Scenes from the Films of Konkowsky



< 5 >




Yosei Mura, Konkowsky’s cinematographer and alter ego, bends near the director, and Konkowsky listens to the translation, his beetling eyebrows beetling. Long before Mura can possibly be finished, Konkowsky, laughing, waves him away. He pushes snow into a peak in front of him with his fat little hands, and puts a pinch into his mouth, like a man taking snuff. His jubilant, watery eyes come bugging out, and he says, “Look! You can eat it, and it’s cold.”

So he filmed the snow, and warm air melted the snow, and fire melted the memory of snow. Konkowsky died in the custom-made Fichet vault in the basement of his home — with a garden shovel in his hands. In reconstructing Konkowsky’s final scene we begin with the shovel.

We begin with the shovel, for a film of snow is not snow, and the shadow of a flock of birds is not a flock of birds, and a painting of a man is not a man, and the ashes of a man and a shovel are not the man and his shovel. Each is an image of the thing.

An image is a thing riven from that which it has been and that which it will be, cropped and cut and sized and framed off from that which surrounds it in the physical world; a thing first filtered through the artist’s senses, then sifted and sorted and strained by the artist’s mind and soul, then squeezed down by the artist’s hand into or onto a medium, in which form the image reaches the viewer: and now, all that the artist did to distill the thing into an image — the sifting, sorting, straining; the cutting, cropping, sizing, framing; the rivening and rendering — all this is done or redone or undone by the viewer, out of the artist’s control and out of his awareness: until finally the image stands reconstituted, regenerated, re-created, not as the thing it was before it became an image, but as a newborn thing that only now takes the first breath of its life.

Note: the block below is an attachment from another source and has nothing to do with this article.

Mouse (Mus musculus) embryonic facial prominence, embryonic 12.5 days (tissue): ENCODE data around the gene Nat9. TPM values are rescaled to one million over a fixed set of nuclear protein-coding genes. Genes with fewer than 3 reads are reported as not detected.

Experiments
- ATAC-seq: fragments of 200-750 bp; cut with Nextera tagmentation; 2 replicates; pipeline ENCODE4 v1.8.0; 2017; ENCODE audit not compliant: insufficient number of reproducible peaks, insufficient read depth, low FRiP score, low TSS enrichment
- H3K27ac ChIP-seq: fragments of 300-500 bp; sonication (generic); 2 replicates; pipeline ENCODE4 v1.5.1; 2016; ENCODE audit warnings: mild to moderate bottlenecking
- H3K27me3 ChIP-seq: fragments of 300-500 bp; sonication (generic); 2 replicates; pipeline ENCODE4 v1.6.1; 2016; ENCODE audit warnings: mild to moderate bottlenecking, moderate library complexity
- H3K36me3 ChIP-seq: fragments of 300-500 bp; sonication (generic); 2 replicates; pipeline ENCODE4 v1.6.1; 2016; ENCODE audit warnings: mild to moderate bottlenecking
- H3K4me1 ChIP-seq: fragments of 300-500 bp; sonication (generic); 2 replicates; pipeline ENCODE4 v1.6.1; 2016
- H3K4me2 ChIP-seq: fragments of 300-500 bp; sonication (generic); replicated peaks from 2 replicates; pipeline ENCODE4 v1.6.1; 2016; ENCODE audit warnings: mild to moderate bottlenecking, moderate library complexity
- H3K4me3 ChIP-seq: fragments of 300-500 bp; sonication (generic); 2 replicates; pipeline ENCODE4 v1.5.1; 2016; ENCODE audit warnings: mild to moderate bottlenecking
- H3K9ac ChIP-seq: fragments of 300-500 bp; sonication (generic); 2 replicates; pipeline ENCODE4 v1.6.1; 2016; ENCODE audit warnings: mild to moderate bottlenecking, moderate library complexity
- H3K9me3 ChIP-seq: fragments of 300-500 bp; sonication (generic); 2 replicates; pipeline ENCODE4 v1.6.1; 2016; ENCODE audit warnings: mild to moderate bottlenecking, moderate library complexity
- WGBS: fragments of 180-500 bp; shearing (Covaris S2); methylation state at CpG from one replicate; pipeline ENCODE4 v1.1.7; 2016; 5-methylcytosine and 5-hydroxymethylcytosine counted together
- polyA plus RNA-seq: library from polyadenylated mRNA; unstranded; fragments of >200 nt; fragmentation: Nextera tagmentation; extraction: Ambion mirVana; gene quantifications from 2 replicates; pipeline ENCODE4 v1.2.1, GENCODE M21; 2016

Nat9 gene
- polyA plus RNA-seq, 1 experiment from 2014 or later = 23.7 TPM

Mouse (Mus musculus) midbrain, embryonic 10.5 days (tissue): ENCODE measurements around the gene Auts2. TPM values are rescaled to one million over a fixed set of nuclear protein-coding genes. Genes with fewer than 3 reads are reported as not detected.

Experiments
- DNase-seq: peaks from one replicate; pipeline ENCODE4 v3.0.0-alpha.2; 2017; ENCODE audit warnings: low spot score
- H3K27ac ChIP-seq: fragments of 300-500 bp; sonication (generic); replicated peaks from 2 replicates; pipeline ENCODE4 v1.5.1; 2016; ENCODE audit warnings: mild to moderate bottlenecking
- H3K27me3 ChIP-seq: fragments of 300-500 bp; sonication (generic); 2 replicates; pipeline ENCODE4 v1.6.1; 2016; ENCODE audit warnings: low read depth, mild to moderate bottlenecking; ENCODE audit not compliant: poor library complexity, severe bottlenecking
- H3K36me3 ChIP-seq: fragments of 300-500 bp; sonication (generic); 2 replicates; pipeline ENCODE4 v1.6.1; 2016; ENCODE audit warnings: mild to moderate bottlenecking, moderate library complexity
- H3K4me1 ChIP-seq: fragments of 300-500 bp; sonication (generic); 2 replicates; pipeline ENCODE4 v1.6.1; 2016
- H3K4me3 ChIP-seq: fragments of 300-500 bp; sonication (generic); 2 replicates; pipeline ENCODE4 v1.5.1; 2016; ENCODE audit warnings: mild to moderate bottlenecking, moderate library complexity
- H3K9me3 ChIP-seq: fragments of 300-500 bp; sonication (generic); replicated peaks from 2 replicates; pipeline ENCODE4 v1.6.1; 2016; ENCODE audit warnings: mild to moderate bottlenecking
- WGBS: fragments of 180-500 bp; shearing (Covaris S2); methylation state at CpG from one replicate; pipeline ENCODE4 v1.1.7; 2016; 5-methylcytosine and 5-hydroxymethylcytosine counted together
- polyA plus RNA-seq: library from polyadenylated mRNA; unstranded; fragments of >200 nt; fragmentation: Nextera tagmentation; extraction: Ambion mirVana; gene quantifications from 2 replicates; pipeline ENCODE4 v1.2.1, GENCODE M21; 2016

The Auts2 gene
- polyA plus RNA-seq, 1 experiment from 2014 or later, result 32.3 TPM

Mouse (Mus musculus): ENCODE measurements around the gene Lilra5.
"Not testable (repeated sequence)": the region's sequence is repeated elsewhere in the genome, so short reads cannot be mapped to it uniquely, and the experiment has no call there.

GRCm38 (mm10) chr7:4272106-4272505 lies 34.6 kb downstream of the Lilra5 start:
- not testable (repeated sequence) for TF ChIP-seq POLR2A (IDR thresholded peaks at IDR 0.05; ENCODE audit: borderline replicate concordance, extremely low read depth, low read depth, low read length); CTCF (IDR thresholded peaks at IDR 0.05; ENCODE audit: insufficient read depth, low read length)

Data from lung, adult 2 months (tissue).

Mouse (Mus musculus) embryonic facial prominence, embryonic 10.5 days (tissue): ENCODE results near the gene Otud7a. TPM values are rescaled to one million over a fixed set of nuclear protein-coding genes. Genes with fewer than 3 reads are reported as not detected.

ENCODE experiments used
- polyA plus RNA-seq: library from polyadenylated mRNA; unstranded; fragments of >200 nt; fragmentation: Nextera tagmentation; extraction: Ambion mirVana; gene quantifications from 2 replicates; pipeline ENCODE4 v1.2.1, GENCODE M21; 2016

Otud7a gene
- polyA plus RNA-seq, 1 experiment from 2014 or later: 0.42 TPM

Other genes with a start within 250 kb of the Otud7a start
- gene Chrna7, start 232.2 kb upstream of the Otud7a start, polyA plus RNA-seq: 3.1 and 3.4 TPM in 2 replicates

The archaeologist finds a broken plate and sets an imaginary table with it; he places the table in a house, the house on a street, the street in a village, the village in a kingdom, the kingdom under a king, the king in history: the archaeologist finds a broken plate and builds up an entire civilization around it. Yet all he has in his hand is a piece of crockery encrusted with dirt.

Who is the artist: the ceramist who made his civilization into a plate, or the archaeologist who made the plate into a civilization? Both, Konkowsky would have said, but the archaeologist is the greater.

Who is the artist: the filmmaker or the film-viewer? Konkowsky believed a film is more than a murder to be solved, an equation with one right answer and infinityminus- one wrong answers; he believed that most films infantilize the viewer, so he made films that venerated the viewer instead.

Now we, the viewers of Konkowsky’s films and the viewers of what he left us of himself — we who file past the empty coffin — must repay the trust Konkowsky placed in us. He gives himself to us as ash and char, gives himself to us as an image: we rebuild the image into the thing. In reconstructing Konkowsky, we begin by reconstructing Konkowsky’s last scene; and in reconstructing Konkowsky’s last scene, we begin with the shovel.

As the Great Fire of Stockholm starts to spread — fire outstripped by scent of fire, scent of fire outstripped by word of fire — we place the slightly dwarflike figure of the director in his rose garden, turning soil up against the exterior wall of the vault in which his doubly-insured and irreplaceable films lie preserved, turning it violently, turning soil and seedling, petal and twig, stem and thorn.



<< Previous Page

1 2 3 4 5 6


Next Page >>